A look into the Los Altos Police Task Force

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Barrett Wong

The Los Altos Police Task Force is charged with finding a solution to the presence of SROs at LAHS.

By Mira Sundar, Anika Sikka, and Gil Rubinstein

In September, the Los Altos City Council put together a police task force to provide recommendations regarding the presence of school resource officers (SROs) at Los Altos High School and improve the process by which citizens can file complaints about the police department. While many view this as a step in the right direction, others have their reservations about the effectiveness of the task force. 

The Talon spoke to Los Altos City Council members, concerned citizens and members of the task force about their perspectives on the necessity and mission of the task force.


While the task force has already begun its meetings, members of the Los Altos community are still concerned about its usefulness and the motives behind it. 

Some are especially worried about the purpose of the task force, fearing it won’t have the ability to bring about real change and citing the fact that its job is to provide recommendations to the City Council that can ultimately be denied. 

“Los Altos has shown us time and time again that they don’t give a sh*t,” Justice Vanguard founder Kenan Moos said. “They keep on going on about how the issue of SROs doesn’t exist after people have repeatedly shown them that SROs are a big problem on campus. I’m not sure about how effective the task force will be, but I’m hoping for the best.”

The scope of the task force is limited. It can only work within Los Altos, specifically at LAHS, and it is the Mountain View–Los Altos District’s choice for whether these recommendations would also apply to Mountain View High School. The role of the task force is to use past data and expert advice to make a recommendation that the District can choose to adhere to.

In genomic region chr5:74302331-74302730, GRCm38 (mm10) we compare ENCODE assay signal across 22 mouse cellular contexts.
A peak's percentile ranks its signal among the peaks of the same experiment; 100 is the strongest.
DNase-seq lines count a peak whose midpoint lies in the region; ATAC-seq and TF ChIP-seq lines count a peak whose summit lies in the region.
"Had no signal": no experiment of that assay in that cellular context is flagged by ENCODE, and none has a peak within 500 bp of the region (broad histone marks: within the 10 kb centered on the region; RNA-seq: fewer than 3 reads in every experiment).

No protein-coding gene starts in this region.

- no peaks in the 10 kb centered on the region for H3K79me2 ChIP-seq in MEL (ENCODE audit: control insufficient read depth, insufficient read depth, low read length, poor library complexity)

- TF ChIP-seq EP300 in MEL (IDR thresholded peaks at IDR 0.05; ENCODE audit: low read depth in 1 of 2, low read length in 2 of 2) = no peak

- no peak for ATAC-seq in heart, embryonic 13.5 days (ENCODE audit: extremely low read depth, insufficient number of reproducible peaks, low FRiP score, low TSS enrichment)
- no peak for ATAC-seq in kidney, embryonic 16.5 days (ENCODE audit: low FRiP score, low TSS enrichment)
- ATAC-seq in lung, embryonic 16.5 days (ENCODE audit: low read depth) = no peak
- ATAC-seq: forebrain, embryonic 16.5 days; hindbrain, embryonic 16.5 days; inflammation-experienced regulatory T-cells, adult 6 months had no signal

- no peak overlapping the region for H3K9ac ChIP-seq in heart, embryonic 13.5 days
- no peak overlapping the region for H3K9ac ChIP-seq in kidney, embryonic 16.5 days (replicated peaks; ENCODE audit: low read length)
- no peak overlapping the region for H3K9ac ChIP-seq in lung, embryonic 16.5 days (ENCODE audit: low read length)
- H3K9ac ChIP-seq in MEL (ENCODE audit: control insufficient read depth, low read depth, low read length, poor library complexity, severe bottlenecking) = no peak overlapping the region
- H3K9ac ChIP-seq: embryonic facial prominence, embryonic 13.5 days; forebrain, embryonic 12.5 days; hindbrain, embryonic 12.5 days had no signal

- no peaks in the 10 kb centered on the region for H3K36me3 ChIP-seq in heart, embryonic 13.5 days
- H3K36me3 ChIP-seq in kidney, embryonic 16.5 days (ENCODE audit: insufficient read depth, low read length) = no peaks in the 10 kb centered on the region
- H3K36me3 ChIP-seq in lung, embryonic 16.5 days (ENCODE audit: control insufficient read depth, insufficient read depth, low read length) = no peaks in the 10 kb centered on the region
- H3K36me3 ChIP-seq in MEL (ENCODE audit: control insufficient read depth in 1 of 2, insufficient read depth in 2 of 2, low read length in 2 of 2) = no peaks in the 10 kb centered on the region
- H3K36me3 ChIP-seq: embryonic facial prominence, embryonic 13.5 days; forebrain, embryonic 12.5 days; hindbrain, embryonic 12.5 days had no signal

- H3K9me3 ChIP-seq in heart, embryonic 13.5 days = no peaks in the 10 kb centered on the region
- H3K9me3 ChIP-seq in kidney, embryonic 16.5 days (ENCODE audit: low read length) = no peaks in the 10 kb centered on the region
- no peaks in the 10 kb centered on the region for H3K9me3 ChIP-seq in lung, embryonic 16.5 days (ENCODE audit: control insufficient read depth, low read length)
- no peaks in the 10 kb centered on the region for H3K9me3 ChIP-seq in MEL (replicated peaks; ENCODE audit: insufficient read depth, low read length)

Council Member Neysa Fligor says that the City Council aims for the task force to achieve tangible outcomes and that they’re hoping it will produce concrete, helpful results. 

“There is always the opinion that the task force may not do anything,” Fligor said. “But we didn’t do this just to say we made a task force. We want a working task force to produce results and bring them to the Council.

The task force will have no say in the actual review or investigative process done by the Los Altos Police Department, instead of focusing on how the complaints are received, making the process easier for the public. 

While doubting the effectiveness of the task force, others are apprehensive about its intentions; because the issue of police brutality extends beyond Los Altos, they feel as if a local task force won’t result in change, which makes many feel as if the gesture is “performative.” 

“How is our Los Altos police task force going to change nationwide issues with the system, especially when it’s led by the City Council, which is the same organization that’s at the root of the problem?” Los Altos Students and Educators (LASAE) member Sreoshi Sarkar, Los Altos ’19, said. 

Despite the disputes regarding the task force, there is a general positive opinion regarding the diversity of the task force in both gender and race, with six females and three males, six out of the nine members being people of color.

“The diversity is terrific — it’s a change long due,” LASAE member Kiyoshi Taylor, Los Altos ’19, said. “We need more women and people of color in positions of power, so the fact that the task force is so diverse gives me some hope for its future endeavors. To all the women and people of color on the task force, speak your truth, and don’t back down without a fight.”

One task force member, Renee Rashid, spoke on her reasons for joining the task as a woman and mother.

“I actually grew up in Minneapolis,” Rashid said. “So when George Floyd was murdered, that hit really close, and I just felt pretty powerless to actually do something about it. But I felt this was a great opportunity to find how I could help my own community, and make sure that something close to that never happens here. To make sure that everyone feels safe and welcomed and not just the majority.”

While Rashid personally wasn’t involved with the original petition against SROs, she said that she was present in the many marches throughout Santa Clara County and read about the prevalent issues in today’s society.

Rashid commented that she would have liked to see a high school student on the task force. 

“As someone affected by the SRO program itself, they definitely could have helped and added a new perspective,” Rashid said. “However, we do have citizens who are interested and willing to learn about these programs, and willing to look at options and take it seriously, to make sure that it meets the needs of all students and residents of Los Altos.”

This story was originally published on The Talon on October 24, 2020.